Shape memory polymers (SMPs) are stimuli-responsive materials that remember their original shape that can be recovered from a temporary fixed shape by exposure to external stimuli such as heat, light, electricity, moisture, solvent, or magnetic field.
Air Force researchers have identified glassy azobenzene as one such SMP material that can bend bi-directionally when exposed to blue-green light of 440–514 nm. It retains the photo-deformed state upon removal of light for a significant period of time. It can then be returned to its original state by specific light activation. SMPs have already found commercial utility in building materials and ophthalmic devices. They will further intrude into areas like photo-responsive switches; additional medical devices such as stents, shunts, and sutures; and self-repairing vehicle structures, to name only a few potential applications.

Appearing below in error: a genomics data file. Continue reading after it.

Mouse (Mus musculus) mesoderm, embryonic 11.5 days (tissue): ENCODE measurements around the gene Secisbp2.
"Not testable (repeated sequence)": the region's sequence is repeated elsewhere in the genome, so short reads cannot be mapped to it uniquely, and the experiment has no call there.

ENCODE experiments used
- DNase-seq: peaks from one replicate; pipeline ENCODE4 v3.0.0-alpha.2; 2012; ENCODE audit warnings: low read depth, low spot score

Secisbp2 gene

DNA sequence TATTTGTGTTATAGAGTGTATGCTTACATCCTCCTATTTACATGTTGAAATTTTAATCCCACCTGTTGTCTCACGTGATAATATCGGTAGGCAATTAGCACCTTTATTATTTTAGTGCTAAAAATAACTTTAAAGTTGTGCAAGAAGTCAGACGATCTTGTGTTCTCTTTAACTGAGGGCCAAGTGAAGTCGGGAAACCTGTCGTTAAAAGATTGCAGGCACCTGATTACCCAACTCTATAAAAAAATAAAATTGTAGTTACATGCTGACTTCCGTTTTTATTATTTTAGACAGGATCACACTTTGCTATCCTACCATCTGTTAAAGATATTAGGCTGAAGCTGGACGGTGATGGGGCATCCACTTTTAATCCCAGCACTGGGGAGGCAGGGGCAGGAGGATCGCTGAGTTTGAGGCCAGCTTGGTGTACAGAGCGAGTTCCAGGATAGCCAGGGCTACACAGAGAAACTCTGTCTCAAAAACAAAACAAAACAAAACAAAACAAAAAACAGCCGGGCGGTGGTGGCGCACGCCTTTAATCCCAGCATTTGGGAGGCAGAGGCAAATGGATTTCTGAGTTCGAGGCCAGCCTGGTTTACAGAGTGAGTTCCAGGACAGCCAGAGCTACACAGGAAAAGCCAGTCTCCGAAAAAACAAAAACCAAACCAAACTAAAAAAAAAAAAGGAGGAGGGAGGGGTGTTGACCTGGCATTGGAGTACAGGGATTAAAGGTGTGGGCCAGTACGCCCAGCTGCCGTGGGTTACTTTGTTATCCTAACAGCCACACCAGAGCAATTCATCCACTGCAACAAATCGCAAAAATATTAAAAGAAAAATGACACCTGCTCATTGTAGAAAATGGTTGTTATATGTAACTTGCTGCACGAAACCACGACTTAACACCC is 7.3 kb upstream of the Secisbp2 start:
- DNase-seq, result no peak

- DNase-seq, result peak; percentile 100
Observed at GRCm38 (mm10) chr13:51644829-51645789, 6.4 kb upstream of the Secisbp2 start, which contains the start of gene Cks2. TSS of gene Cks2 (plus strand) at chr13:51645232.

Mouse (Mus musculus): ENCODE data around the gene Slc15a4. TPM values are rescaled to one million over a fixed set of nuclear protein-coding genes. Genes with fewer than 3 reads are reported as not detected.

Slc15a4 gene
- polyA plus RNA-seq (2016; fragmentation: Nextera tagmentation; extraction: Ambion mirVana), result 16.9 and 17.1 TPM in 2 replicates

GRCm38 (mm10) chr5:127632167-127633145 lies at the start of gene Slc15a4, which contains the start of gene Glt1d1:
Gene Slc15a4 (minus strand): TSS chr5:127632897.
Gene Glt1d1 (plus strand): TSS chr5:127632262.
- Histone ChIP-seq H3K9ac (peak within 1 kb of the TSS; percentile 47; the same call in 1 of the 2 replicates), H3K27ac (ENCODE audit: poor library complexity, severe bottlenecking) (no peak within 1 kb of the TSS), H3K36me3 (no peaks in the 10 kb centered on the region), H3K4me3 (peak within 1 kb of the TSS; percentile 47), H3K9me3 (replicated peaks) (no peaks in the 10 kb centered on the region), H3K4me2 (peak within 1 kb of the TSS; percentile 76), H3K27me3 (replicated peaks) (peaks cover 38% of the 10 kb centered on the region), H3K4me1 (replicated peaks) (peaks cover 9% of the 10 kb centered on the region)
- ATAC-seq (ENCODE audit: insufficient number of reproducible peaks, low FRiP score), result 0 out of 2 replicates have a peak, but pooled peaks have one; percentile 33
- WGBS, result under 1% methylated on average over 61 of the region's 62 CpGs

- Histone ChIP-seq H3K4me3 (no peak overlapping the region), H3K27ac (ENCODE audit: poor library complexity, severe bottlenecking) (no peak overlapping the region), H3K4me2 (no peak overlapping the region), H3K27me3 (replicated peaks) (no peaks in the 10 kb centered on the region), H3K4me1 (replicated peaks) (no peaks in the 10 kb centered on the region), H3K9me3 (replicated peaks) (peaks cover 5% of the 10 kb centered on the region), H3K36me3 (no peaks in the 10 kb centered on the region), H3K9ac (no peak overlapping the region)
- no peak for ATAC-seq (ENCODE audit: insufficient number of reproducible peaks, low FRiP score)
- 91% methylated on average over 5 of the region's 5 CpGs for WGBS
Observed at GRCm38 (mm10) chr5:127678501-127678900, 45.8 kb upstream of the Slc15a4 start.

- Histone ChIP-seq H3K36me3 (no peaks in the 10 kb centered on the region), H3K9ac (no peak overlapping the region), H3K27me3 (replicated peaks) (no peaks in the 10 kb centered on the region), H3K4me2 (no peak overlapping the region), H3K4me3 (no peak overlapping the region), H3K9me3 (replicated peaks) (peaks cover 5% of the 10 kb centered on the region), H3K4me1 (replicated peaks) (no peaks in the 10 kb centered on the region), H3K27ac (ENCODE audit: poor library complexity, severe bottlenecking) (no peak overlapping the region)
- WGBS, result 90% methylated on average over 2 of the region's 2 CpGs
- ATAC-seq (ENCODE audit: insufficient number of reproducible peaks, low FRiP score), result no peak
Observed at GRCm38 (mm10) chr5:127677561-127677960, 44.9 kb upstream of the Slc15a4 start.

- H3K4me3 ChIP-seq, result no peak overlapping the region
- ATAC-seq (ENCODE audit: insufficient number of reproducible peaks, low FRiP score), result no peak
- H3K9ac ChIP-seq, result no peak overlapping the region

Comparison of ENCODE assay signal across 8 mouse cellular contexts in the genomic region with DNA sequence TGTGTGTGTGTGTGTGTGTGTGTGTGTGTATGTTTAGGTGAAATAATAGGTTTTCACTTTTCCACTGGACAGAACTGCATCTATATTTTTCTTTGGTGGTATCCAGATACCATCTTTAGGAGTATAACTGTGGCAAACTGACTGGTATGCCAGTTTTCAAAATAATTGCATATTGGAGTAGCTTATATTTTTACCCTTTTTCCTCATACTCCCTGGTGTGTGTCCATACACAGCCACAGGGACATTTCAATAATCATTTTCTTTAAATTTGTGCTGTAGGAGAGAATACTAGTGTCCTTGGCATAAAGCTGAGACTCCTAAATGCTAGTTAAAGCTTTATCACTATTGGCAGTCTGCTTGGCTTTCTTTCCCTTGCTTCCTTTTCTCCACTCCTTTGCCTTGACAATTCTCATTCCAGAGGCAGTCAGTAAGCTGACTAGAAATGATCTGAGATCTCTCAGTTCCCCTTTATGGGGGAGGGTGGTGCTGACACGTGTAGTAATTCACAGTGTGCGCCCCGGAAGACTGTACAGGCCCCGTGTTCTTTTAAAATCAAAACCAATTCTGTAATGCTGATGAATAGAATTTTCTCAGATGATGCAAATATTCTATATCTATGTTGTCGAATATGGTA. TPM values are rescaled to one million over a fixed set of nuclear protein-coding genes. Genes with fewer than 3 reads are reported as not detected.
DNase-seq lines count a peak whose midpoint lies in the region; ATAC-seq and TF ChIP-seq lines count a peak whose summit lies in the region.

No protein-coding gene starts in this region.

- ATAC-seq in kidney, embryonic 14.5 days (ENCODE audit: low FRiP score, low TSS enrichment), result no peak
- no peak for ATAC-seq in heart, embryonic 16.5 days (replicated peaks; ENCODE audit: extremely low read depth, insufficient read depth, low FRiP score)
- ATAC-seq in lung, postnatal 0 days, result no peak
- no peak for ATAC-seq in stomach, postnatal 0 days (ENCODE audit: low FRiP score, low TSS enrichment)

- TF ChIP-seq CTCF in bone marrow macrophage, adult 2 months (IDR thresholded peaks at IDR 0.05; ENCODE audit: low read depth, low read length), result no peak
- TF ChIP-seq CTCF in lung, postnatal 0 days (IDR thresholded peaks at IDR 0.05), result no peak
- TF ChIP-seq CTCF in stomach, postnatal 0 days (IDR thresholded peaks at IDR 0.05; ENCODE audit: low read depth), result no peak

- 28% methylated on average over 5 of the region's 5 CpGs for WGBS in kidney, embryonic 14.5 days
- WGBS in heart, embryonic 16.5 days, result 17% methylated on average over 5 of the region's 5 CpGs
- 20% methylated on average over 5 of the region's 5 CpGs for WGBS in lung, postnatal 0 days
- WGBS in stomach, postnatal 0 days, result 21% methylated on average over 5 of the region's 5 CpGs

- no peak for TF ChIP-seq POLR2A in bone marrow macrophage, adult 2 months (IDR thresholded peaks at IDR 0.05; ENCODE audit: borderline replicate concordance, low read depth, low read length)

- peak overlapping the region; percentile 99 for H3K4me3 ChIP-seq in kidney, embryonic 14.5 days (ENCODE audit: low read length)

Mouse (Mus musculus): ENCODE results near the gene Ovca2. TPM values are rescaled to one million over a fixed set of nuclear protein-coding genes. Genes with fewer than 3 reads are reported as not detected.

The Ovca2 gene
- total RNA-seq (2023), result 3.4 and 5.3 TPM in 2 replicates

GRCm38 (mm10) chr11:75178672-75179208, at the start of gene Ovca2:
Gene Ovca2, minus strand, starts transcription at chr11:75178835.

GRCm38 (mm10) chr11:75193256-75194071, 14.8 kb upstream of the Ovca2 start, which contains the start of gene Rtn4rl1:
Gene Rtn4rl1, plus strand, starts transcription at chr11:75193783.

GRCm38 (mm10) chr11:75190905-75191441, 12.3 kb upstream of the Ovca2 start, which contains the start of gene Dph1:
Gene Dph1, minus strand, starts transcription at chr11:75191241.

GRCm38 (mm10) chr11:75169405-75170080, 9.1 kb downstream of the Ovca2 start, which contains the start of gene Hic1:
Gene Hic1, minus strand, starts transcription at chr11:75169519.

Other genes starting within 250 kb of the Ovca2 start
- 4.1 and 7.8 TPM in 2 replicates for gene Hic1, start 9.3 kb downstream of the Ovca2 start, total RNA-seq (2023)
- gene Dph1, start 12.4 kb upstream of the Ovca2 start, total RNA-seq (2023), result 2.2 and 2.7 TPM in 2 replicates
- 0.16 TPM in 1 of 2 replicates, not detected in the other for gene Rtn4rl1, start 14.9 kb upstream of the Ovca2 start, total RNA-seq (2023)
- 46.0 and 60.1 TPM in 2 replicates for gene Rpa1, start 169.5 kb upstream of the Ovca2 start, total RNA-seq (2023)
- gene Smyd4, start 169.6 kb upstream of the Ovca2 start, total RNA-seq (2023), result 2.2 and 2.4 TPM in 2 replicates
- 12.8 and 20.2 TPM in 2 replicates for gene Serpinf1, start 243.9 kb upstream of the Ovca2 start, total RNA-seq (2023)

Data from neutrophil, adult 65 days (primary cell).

- Fast: Short exposures generate fixity with eye-safe, linearly polarized 442 nm light (same wavelength used in photo-curable dental fillings), and all-optical shape release with right-handed circularly polarized 442 nm light
- Thermal and optical fixity: Flexibility to combine thermal and optically fixable shape memory is also included in the SMPs of this technology
- Tunable: Photo-fixed temporary shapes can be tuned by adjusting the alignment of the linear polarization to the sample
- US patent 9,475,912 available for license
- Potential for collaboration with Air Force researchers